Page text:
Queanbeyan police have been accused of trafficking drugs over the ACT-NSW border in a covert operation designed to nab ice dealers.
Zlatko Mileski, 33, was the first of 10 people arrested in Queanbeyan as part of the operation, which targeted the supply of the drug ice. It was a cross-border operation between ACT and NSW police.
Mileski has been remanded in Goulburn jail since September.
On Tuesday he applied for bail in Queanbeyan Local Court, where he appeared via audio visual link. He is facing 10 charges of supplying methamphetamine and two of possessing drugs.
Mileski's solicitor Michael Bartlett criticised the police handling of the undercover operation. He applied for Mileski's release on the grounds of a disintegrating police case against him.
He said there were legal issues with the information provided to the court and the case against Mileski "appeared to be fatally flawed".
Mr Bartlett said the drug supply charges related to the ACT. However, an undercover police officer had picked up Mileski and driven him from his home in Queanbeyan to Canberra and back to facilitate multiple drug deals.
"The drugs passed over the border because police brought them here," Mr Bartlett told the court.
"Police imported the drugs into NSW."
Police documents tendered in court show the police are relying on a "geographical nexus" to bring the charges against Mileski.
The Crimes Act 1900 NSW states the connection exists if the offence is committed wholly or partly in the state or the offence is committed wholly outside the state but the offence has an effect in the state.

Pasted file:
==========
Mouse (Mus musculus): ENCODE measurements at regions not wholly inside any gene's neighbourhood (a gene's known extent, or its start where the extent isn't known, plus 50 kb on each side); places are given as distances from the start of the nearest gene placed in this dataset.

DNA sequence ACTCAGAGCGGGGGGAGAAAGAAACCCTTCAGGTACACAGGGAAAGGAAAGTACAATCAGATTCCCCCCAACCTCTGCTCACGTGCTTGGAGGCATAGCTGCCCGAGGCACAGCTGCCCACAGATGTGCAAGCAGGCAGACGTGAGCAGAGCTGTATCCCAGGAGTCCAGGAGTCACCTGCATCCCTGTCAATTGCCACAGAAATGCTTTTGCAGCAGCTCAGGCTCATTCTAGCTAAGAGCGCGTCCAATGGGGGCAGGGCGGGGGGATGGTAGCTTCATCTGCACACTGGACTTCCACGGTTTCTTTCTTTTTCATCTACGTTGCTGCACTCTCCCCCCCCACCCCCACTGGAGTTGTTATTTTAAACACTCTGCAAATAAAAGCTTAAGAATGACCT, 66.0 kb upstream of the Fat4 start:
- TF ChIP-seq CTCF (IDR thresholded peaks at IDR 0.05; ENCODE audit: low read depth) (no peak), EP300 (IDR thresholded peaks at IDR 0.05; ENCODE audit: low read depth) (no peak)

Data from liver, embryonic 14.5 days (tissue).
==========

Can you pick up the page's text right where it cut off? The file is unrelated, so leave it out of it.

Mr Bartlett said the supply charges related to the ACT, but Mileski was driven back and forth over the border each time by the undercover operative.
"It smacks of unlawful extradition," he said.
"The only connection with NSW is that he lives here," Mr Bartlett said of the charges.
He said there were "real issues" with how the interstate operations were undertaken. He questioned why Mileski wasn't arrested in the ACT, given that a co-offender was facing charges in the territory.
Mr Bartlett said that, if his defence worked, Mileski could face charges in the ACT, but that was not a problem for the NSW court to decide.
Magistrate Michael Antrum said the matters would "undoubtedly require careful review".
However, the magistrate said there was still strength in the charges as they stood. He refused bail with Mileski to face court again in February.